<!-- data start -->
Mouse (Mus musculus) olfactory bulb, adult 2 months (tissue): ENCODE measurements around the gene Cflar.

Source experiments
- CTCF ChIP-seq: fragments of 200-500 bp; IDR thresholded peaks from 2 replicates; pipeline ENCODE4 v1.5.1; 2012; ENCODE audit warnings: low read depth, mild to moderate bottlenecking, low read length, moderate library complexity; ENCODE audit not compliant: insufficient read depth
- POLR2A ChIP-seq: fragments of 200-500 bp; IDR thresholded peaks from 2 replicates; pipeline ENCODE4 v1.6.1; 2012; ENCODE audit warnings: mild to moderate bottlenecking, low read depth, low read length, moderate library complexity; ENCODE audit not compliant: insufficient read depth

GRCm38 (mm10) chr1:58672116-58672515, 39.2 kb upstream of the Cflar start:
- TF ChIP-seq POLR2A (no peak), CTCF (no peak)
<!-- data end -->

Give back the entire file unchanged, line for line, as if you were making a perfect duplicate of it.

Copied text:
Mouse (Mus musculus) olfactory bulb, adult 2 months (tissue): ENCODE measurements around the gene Cflar.

Source experiments
- CTCF ChIP-seq: fragments of 200-500 bp; IDR thresholded peaks from 2 replicates; pipeline ENCODE4 v1.5.1; 2012; ENCODE audit warnings: low read depth, mild to moderate bottlenecking, low read length, moderate library complexity; ENCODE audit not compliant: insufficient read depth
- POLR2A ChIP-seq: fragments of 200-500 bp; IDR thresholded peaks from 2 replicates; pipeline ENCODE4 v1.6.1; 2012; ENCODE audit warnings: mild to moderate bottlenecking, low read depth, low read length, moderate library complexity; ENCODE audit not compliant: insufficient read depth

GRCm38 (mm10) chr1:58672116-58672515, 39.2 kb upstream of the Cflar start:
- TF ChIP-seq POLR2A (no peak), CTCF (no peak)